Invented by Horror: The Gothic and African American Literary Ideology in Native Son

@article{Smethurst2001InventedBH,
  title={Invented by Horror: The Gothic and African American Literary Ideology in Native Son},
  author={J. Smethurst},
  journal={African American Review},
  year={2001},
  volume={35},
  pages={29}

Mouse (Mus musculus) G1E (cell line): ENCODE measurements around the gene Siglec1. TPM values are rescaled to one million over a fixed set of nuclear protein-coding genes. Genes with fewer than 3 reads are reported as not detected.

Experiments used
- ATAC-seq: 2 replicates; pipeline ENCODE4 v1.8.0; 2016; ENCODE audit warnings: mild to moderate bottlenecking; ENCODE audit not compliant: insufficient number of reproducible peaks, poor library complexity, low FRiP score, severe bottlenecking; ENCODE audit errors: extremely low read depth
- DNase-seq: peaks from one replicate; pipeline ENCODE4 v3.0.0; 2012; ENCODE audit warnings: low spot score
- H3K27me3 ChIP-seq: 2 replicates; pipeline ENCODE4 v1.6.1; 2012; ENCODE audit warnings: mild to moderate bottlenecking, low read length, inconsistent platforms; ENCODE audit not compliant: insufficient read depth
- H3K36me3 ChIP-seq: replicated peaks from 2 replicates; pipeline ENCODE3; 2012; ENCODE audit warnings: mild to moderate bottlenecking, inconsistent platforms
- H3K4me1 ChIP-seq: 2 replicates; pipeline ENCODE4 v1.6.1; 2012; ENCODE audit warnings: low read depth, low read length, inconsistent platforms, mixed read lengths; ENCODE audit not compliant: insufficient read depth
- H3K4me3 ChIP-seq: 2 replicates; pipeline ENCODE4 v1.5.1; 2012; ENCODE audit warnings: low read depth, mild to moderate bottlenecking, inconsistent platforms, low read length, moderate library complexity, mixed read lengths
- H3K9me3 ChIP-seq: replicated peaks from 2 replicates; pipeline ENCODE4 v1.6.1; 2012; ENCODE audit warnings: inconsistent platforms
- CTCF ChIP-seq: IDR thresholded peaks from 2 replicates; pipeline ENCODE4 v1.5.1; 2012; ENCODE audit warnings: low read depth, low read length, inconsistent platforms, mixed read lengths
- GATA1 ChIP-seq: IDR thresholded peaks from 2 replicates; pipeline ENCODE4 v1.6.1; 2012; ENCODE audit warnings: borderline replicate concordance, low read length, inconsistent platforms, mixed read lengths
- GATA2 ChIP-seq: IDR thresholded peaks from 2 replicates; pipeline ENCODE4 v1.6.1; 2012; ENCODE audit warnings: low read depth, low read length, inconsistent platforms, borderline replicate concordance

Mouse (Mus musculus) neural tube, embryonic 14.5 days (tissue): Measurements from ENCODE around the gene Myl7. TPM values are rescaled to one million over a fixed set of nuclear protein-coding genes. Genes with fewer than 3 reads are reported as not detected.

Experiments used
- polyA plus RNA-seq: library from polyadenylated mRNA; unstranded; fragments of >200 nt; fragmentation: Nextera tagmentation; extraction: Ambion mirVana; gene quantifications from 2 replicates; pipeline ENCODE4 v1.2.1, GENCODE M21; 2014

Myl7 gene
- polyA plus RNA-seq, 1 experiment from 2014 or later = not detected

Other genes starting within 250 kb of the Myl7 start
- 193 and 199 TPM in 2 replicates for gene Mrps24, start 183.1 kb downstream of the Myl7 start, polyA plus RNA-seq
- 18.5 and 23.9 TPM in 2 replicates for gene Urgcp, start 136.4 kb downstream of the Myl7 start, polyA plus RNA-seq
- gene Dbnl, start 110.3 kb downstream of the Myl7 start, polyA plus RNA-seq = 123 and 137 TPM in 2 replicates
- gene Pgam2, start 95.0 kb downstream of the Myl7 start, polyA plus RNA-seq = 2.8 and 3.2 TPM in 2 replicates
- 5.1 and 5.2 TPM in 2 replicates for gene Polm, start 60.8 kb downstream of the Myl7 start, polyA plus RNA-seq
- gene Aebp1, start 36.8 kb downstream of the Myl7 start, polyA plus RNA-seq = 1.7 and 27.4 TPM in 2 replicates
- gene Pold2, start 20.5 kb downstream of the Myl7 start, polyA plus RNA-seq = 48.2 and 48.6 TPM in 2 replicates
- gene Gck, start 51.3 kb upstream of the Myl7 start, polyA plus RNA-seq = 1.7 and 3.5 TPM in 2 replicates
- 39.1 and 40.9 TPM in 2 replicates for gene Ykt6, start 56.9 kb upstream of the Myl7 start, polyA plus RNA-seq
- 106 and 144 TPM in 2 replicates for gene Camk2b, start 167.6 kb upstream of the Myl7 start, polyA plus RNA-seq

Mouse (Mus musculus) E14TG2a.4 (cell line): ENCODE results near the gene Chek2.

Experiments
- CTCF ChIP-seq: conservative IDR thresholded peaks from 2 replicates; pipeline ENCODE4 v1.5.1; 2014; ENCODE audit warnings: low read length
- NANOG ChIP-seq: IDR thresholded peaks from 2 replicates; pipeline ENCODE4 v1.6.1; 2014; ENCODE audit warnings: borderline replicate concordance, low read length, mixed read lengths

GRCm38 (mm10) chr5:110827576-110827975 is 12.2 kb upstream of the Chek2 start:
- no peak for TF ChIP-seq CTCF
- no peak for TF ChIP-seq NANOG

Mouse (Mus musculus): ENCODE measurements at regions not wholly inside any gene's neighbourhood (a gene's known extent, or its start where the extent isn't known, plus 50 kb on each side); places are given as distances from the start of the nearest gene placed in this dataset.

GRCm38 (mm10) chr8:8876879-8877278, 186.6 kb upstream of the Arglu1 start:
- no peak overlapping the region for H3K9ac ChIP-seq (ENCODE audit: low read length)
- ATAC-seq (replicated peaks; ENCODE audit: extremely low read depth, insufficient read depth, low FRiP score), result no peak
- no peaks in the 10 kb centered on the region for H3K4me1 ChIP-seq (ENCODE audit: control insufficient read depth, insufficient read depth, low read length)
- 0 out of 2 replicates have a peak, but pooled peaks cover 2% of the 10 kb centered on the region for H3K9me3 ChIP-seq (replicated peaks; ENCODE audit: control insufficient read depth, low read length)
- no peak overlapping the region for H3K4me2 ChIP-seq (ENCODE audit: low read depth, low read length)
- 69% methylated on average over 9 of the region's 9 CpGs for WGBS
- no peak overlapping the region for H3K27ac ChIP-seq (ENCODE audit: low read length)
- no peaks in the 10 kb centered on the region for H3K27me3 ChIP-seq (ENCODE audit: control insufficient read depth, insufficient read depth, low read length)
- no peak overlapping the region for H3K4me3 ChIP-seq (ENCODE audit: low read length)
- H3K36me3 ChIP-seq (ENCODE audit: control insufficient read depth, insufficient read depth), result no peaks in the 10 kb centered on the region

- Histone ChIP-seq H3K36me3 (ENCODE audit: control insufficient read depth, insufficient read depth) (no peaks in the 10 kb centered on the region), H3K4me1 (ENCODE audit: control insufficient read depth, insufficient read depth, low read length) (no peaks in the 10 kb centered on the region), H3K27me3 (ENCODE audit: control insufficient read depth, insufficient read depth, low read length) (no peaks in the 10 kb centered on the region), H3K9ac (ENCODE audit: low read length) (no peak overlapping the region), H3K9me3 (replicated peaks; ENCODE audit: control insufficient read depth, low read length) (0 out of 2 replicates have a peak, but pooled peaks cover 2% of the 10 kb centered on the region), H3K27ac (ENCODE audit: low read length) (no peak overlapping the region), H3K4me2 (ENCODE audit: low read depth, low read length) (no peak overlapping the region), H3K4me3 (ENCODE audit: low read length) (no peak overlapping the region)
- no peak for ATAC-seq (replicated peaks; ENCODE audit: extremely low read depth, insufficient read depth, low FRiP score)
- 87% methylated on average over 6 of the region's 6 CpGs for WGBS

}
Richard Wright's Native Son is still usually taken as one of the foremost examples of late American naturalism, and much is made of the impact of modem sociology, particularly what became known as the Chicago School of Sociology, on the conception and shape of the novel. [1] Yet numerous scholars, at least in passing, have remarked on the influence of the gothic tradition on Wright's novel, arguing to one degree or another whether his usage of the gothic undermines or supports the sociological… Expand
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